Ears Small, V-shaped and erect, covered with short hair Small V-shaped and erect but entirely free from hair
Mouth Normal scissors bite Normal scissors bite
Forequarters Legs straight, well covered with hair of rich golden tan a few shades lighter at ends than at roots. The straight forelegs have refined, round bone and are set well under the body with no weakness in the pasterns.
Feet Round with black nails Small and cat-like with black or very dark toenails
Body Compact with level topline Longer than its height at withers, with a level topline

Yorkshire TerrierYorkshire Terrier

Australian Silky TerrierAustralian Silky Terrier
Hindquarters The legs should be straight when viewed from behind with a  moderate turn of stifle. They should be well covered with rich golden tan hair, a few shades lighter at ends than at roots. The well developed thighs and well bent stifles should accompany well let down hocks that are parallel with each other.
Tail Carried a little higher than the level of the back. The tail should be free of feathering, set on high and carried erect but not over-gay.
Gait Free with a straight action fore and aft Free with drive from behind, retaining a level topline.

References and Further Reading

[1] Rawdon B. Lee, "Modern Dogs (Terriers)" published by London: Horace Cox, "Field" Office, Windsor House, Bream's Buildings, E.C 1903.  Pages 382 - 384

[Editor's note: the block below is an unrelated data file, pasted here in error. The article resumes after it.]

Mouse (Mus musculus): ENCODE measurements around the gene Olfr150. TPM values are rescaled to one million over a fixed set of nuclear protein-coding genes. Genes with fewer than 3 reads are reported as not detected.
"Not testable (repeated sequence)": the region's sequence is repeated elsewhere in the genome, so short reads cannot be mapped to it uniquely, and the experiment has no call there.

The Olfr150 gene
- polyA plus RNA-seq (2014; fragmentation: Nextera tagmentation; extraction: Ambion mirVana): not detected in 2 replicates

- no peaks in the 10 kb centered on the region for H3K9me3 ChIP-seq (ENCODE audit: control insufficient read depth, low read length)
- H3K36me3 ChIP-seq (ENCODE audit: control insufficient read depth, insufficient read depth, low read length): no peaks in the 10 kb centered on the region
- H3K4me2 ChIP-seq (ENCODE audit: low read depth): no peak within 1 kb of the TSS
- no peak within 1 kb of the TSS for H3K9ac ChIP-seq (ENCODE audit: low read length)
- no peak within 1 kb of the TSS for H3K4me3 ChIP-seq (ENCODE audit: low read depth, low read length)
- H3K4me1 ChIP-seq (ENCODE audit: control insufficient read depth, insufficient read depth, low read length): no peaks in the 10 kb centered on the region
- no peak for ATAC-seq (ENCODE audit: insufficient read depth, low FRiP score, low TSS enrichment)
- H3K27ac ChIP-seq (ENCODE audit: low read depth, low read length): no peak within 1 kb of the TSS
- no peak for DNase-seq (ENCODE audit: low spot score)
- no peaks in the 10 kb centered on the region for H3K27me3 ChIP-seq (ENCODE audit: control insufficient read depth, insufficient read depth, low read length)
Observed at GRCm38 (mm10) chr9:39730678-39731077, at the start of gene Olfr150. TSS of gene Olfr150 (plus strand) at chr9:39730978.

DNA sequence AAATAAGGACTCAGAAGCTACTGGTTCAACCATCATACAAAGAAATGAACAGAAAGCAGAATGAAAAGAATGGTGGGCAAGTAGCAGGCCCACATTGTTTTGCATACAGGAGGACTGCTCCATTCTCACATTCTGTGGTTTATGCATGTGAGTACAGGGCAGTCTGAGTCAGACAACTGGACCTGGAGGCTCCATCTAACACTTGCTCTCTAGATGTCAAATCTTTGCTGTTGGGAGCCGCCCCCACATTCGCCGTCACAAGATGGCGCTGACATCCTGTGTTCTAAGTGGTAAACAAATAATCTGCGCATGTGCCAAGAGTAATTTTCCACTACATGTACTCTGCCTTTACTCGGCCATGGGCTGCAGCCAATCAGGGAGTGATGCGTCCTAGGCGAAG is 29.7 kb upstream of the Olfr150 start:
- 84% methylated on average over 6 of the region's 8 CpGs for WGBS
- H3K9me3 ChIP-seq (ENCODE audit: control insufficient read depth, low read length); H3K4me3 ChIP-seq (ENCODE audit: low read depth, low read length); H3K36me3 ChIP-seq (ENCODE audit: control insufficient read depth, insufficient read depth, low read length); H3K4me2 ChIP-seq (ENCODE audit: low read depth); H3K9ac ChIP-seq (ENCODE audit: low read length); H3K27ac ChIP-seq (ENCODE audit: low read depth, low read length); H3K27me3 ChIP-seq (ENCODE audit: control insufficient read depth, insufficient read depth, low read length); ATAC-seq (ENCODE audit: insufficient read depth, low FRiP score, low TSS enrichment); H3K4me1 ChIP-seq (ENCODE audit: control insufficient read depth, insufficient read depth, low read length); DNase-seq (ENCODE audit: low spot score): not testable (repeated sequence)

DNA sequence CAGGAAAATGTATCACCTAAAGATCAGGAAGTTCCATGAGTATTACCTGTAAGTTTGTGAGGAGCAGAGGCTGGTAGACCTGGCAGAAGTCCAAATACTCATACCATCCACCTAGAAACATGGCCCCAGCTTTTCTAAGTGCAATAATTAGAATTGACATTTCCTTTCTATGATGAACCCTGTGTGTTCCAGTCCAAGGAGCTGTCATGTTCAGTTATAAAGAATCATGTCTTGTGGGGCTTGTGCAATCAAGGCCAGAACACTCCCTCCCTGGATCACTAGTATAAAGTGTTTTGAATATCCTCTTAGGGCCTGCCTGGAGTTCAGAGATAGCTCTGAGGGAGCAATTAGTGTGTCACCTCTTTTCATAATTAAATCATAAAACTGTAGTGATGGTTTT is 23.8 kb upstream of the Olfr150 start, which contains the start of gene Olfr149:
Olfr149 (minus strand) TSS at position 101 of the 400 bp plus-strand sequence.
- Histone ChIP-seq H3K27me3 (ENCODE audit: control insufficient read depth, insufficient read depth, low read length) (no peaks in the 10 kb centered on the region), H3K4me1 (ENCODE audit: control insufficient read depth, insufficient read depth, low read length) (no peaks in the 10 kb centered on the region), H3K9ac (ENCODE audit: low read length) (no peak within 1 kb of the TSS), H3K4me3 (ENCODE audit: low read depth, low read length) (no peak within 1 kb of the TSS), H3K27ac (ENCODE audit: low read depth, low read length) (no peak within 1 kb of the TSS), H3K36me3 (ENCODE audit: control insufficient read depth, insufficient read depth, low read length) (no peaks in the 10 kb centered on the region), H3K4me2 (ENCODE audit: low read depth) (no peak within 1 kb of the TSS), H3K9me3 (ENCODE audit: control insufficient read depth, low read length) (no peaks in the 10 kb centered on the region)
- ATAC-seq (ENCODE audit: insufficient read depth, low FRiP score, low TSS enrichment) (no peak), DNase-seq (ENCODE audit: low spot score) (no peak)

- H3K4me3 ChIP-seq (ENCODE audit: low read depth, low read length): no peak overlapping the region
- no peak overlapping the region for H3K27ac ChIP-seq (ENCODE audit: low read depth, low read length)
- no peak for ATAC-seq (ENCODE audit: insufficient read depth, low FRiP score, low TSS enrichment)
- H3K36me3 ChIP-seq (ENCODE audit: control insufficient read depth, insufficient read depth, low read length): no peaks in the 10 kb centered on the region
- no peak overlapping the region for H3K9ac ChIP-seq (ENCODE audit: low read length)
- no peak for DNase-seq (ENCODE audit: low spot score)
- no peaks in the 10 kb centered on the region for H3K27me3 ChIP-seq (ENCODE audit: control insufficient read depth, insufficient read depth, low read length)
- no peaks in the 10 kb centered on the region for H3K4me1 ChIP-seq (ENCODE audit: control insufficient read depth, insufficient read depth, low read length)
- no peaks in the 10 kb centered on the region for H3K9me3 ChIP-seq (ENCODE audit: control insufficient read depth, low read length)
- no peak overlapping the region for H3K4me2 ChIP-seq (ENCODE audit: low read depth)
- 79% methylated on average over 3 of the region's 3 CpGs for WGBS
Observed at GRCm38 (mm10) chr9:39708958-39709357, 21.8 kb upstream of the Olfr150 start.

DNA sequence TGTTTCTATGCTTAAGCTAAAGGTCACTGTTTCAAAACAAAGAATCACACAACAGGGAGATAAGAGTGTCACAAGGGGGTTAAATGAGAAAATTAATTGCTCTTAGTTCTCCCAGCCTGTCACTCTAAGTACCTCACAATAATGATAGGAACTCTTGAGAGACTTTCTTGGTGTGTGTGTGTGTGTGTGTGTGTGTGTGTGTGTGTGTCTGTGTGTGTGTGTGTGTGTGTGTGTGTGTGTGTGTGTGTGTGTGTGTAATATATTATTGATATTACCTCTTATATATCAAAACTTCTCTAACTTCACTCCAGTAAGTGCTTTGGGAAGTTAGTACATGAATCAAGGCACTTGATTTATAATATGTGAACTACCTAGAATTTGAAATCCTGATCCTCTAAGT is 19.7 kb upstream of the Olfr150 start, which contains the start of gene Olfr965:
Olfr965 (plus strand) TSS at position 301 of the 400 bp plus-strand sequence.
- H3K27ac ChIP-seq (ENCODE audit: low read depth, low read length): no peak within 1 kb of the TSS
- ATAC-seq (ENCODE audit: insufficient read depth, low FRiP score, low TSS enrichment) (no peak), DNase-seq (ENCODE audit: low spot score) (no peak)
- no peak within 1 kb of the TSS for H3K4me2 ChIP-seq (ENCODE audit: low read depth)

[2] W.A.(Fred) Wheatland, "The Australian Terrier and The Australian Silky Terrier", Published by The Hawthorn Press, Melbourne January 1964, Chapter 8 Pages 30 - 31.

[3] 'The Argus' newspaper 11 July 1908

[4] "Tyzack's Annual" Compiled by T.W.Tyzack and C.S. Turner published by the Victorian Poultry and Kennel Club 1912, printed by Bellmaine Bros., Printers 66 - 70 Flinders Lane Melbourne Australia. Yorkshire Terrier Importations P. 99 - 101

[4a] ibid., "Tyzack's Annual" Silky Terriers Stud Book Page P.75, Yorkshire Terriers Stud Book P. 75

[4c] ibid., "Tyzack's Annual" 'The Book of Chronicles' P 135

[5] 'The History of Purebred Dogs in Australia' published by OzDog Newspaper 1997 , Yorkshire Terrier by Bill Zaal Page 309

[6] Theo Marples FZS 'Show Dogs' Published by 'Our Dogs' Publishing Co., Manchester 1903. Chapter L.1 Page 238